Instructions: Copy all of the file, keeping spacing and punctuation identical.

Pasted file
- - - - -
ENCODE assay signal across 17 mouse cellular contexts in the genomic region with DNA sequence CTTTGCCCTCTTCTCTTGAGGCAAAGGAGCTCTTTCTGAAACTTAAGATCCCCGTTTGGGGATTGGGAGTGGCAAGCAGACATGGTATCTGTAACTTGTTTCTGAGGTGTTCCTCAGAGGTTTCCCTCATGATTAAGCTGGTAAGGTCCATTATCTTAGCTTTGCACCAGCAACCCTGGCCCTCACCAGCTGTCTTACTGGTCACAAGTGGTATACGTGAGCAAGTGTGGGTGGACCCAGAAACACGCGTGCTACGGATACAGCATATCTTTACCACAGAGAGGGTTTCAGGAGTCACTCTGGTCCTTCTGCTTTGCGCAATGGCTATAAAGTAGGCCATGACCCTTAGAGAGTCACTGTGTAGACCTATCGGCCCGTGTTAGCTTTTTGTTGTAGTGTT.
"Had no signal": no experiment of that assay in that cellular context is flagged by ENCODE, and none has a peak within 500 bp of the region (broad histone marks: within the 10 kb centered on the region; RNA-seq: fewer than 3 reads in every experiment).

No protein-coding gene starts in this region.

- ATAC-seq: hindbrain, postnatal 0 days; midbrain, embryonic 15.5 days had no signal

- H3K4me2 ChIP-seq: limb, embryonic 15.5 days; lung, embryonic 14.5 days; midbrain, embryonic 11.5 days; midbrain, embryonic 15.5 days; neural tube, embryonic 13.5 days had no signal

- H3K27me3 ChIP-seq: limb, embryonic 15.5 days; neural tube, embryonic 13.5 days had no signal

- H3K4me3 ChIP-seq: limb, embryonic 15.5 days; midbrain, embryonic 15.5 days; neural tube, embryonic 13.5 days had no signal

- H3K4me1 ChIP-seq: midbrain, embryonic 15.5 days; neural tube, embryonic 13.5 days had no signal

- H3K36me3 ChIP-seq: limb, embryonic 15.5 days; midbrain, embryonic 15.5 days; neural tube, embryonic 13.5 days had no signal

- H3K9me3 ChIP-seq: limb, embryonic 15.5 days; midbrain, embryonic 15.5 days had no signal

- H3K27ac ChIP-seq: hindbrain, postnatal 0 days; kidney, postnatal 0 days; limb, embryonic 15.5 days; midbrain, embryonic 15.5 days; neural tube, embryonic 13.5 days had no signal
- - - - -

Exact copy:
ENCODE assay signal across 17 mouse cellular contexts in the genomic region with DNA sequence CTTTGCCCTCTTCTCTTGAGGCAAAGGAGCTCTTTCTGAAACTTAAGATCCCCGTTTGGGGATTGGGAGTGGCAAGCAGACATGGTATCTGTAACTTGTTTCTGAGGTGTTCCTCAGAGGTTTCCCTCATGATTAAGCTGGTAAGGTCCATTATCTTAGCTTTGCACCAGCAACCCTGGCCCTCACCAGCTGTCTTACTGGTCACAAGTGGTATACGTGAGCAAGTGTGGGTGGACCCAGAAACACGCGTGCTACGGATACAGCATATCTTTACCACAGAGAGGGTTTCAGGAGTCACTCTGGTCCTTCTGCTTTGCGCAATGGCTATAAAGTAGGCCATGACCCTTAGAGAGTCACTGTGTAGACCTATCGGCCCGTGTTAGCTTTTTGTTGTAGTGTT.
"Had no signal": no experiment of that assay in that cellular context is flagged by ENCODE, and none has a peak within 500 bp of the region (broad histone marks: within the 10 kb centered on the region; RNA-seq: fewer than 3 reads in every experiment).

No protein-coding gene starts in this region.

- ATAC-seq: hindbrain, postnatal 0 days; midbrain, embryonic 15.5 days had no signal

- H3K4me2 ChIP-seq: limb, embryonic 15.5 days; lung, embryonic 14.5 days; midbrain, embryonic 11.5 days; midbrain, embryonic 15.5 days; neural tube, embryonic 13.5 days had no signal

- H3K27me3 ChIP-seq: limb, embryonic 15.5 days; neural tube, embryonic 13.5 days had no signal

- H3K4me3 ChIP-seq: limb, embryonic 15.5 days; midbrain, embryonic 15.5 days; neural tube, embryonic 13.5 days had no signal

- H3K4me1 ChIP-seq: midbrain, embryonic 15.5 days; neural tube, embryonic 13.5 days had no signal

- H3K36me3 ChIP-seq: limb, embryonic 15.5 days; midbrain, embryonic 15.5 days; neural tube, embryonic 13.5 days had no signal

- H3K9me3 ChIP-seq: limb, embryonic 15.5 days; midbrain, embryonic 15.5 days had no signal

- H3K27ac ChIP-seq: hindbrain, postnatal 0 days; kidney, postnatal 0 days; limb, embryonic 15.5 days; midbrain, embryonic 15.5 days; neural tube, embryonic 13.5 days had no signal